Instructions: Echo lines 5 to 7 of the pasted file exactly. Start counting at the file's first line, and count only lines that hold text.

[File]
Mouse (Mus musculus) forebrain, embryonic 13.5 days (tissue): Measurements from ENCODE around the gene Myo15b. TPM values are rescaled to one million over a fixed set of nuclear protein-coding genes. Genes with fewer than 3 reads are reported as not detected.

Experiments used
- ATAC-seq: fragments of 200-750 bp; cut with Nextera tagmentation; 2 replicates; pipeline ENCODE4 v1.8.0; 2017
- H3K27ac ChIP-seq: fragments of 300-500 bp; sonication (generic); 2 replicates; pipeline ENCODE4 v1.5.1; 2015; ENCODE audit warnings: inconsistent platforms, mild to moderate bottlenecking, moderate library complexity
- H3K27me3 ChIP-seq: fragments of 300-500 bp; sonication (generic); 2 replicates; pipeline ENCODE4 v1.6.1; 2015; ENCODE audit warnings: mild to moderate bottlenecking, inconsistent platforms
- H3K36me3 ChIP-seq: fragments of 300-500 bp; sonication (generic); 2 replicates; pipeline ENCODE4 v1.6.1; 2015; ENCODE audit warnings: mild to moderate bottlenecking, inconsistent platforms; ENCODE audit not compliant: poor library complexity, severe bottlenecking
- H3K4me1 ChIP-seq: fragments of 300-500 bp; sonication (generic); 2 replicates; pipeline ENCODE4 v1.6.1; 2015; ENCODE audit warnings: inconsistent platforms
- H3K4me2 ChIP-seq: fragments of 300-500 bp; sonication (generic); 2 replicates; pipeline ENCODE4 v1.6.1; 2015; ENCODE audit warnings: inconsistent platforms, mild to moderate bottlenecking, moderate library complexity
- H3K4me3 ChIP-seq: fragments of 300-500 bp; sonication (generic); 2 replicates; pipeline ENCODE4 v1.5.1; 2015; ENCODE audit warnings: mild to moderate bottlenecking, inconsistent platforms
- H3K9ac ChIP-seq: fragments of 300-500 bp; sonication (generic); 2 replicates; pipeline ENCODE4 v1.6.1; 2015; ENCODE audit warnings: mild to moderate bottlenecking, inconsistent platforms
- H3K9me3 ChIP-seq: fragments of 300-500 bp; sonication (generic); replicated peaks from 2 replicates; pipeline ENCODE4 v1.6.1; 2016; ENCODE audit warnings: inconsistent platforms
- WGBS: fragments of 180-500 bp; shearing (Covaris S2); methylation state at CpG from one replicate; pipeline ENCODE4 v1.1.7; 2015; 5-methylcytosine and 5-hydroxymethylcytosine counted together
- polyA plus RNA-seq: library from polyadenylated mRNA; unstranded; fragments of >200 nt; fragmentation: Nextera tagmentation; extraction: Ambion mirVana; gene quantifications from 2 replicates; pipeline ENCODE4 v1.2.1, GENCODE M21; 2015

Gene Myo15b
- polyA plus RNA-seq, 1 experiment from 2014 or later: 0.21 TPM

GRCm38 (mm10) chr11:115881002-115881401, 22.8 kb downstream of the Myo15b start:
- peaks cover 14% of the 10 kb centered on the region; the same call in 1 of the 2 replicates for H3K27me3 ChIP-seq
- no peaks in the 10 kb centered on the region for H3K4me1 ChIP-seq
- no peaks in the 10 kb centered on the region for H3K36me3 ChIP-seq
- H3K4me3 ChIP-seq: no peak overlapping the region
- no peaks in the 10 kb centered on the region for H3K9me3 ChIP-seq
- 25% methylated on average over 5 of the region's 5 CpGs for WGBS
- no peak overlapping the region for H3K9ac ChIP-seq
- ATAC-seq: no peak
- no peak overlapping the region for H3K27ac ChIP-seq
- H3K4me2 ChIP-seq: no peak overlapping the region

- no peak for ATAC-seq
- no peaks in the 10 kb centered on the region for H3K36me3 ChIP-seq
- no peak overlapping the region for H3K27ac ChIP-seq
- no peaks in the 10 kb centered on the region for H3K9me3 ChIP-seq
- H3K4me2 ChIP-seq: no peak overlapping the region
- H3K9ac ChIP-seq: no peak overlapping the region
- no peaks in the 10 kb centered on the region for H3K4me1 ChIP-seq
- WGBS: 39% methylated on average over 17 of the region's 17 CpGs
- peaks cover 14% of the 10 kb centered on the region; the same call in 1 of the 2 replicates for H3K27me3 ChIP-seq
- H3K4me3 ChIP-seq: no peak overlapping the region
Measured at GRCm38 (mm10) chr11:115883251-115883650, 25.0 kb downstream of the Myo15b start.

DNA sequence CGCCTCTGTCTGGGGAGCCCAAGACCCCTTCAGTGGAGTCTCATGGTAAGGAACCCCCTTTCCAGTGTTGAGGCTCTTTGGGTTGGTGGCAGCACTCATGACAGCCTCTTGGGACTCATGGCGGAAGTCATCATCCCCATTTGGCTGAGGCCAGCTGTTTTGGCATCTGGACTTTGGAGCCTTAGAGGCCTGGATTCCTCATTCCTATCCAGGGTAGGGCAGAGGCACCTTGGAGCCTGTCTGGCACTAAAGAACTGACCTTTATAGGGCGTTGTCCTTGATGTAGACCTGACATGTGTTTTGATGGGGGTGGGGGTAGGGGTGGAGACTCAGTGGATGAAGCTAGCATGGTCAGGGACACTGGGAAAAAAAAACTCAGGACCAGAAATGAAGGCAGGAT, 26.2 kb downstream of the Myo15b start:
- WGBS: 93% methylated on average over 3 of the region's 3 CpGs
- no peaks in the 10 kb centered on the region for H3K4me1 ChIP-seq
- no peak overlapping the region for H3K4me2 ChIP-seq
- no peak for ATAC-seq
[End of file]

- H3K27me3 ChIP-seq: fragments of 300-500 bp; sonication (generic); 2 replicates; pipeline ENCODE4 v1.6.1; 2015; ENCODE audit warnings: mild to moderate bottlenecking, inconsistent platforms
- H3K36me3 ChIP-seq: fragments of 300-500 bp; sonication (generic); 2 replicates; pipeline ENCODE4 v1.6.1; 2015; ENCODE audit warnings: mild to moderate bottlenecking, inconsistent platforms; ENCODE audit not compliant: poor library complexity, severe bottlenecking
- H3K4me1 ChIP-seq: fragments of 300-500 bp; sonication (generic); 2 replicates; pipeline ENCODE4 v1.6.1; 2015; ENCODE audit warnings: inconsistent platforms